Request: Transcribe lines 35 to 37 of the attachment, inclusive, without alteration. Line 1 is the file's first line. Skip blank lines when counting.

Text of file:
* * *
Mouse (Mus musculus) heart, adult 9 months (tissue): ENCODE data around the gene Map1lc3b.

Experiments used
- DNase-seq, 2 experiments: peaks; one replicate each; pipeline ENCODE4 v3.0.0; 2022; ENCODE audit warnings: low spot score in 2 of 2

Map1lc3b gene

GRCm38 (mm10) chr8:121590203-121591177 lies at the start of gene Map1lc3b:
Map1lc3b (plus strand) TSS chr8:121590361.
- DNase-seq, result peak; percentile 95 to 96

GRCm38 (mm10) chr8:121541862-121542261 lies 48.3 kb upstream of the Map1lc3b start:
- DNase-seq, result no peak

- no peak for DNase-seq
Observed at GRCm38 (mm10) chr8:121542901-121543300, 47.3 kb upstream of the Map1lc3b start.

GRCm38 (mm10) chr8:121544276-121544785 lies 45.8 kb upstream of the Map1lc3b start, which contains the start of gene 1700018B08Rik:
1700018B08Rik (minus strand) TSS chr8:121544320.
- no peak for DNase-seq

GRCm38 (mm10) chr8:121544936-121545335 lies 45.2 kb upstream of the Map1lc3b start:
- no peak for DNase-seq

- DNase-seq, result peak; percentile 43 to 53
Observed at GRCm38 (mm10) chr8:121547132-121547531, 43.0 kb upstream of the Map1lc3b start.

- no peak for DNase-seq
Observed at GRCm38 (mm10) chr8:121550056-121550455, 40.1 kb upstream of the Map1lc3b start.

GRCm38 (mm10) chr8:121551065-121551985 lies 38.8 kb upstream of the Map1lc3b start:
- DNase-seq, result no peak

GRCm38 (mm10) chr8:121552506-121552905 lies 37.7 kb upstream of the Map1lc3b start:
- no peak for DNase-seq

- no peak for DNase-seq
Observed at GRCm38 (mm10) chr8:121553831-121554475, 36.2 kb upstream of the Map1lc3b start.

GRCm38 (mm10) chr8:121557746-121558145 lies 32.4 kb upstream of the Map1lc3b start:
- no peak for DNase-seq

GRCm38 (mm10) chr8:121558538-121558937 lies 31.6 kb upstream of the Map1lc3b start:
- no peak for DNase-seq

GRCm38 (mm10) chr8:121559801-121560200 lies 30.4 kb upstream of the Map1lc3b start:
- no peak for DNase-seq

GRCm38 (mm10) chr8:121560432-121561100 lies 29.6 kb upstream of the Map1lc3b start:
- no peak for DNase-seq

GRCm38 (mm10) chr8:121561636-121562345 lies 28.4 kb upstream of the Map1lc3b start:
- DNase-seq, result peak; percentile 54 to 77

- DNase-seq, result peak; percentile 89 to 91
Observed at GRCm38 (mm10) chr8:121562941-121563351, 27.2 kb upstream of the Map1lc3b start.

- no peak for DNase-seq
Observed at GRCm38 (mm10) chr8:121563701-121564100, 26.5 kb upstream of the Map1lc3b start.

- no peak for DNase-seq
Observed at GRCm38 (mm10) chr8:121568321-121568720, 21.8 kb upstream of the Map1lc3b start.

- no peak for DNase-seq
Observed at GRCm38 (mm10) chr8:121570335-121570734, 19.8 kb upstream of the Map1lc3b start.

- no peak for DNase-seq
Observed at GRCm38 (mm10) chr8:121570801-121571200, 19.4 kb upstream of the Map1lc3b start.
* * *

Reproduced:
GRCm38 (mm10) chr8:121561636-121562345 lies 28.4 kb upstream of the Map1lc3b start:
- DNase-seq, result peak; percentile 54 to 77

- DNase-seq, result peak; percentile 89 to 91